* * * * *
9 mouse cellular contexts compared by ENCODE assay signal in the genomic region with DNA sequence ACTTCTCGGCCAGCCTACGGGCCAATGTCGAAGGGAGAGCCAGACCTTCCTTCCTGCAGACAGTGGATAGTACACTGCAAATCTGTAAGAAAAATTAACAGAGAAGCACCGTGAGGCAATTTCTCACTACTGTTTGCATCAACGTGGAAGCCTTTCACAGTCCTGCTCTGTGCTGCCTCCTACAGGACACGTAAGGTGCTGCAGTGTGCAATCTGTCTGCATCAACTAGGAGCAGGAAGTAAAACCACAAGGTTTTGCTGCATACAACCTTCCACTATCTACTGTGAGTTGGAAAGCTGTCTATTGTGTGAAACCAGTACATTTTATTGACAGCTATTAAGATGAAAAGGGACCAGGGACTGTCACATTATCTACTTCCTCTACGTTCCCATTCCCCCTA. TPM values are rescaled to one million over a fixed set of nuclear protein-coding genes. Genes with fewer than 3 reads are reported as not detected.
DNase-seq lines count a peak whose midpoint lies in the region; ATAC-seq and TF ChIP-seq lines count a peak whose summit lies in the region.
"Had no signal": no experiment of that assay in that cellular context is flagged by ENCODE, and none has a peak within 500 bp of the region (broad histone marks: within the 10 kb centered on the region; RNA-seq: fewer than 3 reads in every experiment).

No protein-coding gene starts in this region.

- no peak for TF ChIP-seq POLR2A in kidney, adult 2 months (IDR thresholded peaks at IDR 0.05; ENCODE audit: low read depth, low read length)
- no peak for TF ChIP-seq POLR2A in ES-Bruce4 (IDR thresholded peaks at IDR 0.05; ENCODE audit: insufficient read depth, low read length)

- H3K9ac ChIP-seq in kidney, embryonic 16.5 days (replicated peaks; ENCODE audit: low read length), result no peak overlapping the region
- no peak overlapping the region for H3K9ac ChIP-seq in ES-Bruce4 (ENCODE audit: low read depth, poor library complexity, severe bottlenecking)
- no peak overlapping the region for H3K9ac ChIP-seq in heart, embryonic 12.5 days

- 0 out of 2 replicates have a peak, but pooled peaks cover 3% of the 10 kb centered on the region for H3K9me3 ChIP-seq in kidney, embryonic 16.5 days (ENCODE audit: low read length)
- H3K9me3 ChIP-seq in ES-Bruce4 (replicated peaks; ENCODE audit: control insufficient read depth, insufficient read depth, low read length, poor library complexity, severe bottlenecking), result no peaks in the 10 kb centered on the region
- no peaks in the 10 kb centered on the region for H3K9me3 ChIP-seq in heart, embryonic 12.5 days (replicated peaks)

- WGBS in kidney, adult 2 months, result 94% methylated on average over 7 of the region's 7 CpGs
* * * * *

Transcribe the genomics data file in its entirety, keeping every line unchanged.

9 mouse cellular contexts compared by ENCODE assay signal in the genomic region with DNA sequence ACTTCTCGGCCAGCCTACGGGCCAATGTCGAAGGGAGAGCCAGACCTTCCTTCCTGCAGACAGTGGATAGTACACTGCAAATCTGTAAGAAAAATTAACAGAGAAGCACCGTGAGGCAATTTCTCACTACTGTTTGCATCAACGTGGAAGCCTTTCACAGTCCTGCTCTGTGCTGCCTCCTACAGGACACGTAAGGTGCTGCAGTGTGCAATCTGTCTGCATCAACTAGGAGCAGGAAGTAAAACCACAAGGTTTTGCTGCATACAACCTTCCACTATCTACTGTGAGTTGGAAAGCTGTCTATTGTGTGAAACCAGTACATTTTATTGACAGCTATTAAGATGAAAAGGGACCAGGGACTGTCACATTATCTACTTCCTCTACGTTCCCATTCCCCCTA. TPM values are rescaled to one million over a fixed set of nuclear protein-coding genes. Genes with fewer than 3 reads are reported as not detected.
DNase-seq lines count a peak whose midpoint lies in the region; ATAC-seq and TF ChIP-seq lines count a peak whose summit lies in the region.
"Had no signal": no experiment of that assay in that cellular context is flagged by ENCODE, and none has a peak within 500 bp of the region (broad histone marks: within the 10 kb centered on the region; RNA-seq: fewer than 3 reads in every experiment).

No protein-coding gene starts in this region.

- no peak for TF ChIP-seq POLR2A in kidney, adult 2 months (IDR thresholded peaks at IDR 0.05; ENCODE audit: low read depth, low read length)
- no peak for TF ChIP-seq POLR2A in ES-Bruce4 (IDR thresholded peaks at IDR 0.05; ENCODE audit: insufficient read depth, low read length)

- H3K9ac ChIP-seq in kidney, embryonic 16.5 days (replicated peaks; ENCODE audit: low read length), result no peak overlapping the region
- no peak overlapping the region for H3K9ac ChIP-seq in ES-Bruce4 (ENCODE audit: low read depth, poor library complexity, severe bottlenecking)
- no peak overlapping the region for H3K9ac ChIP-seq in heart, embryonic 12.5 days

- 0 out of 2 replicates have a peak, but pooled peaks cover 3% of the 10 kb centered on the region for H3K9me3 ChIP-seq in kidney, embryonic 16.5 days (ENCODE audit: low read length)
- H3K9me3 ChIP-seq in ES-Bruce4 (replicated peaks; ENCODE audit: control insufficient read depth, insufficient read depth, low read length, poor library complexity, severe bottlenecking), result no peaks in the 10 kb centered on the region
- no peaks in the 10 kb centered on the region for H3K9me3 ChIP-seq in heart, embryonic 12.5 days (replicated peaks)

- WGBS in kidney, adult 2 months, result 94% methylated on average over 7 of the region's 7 CpGs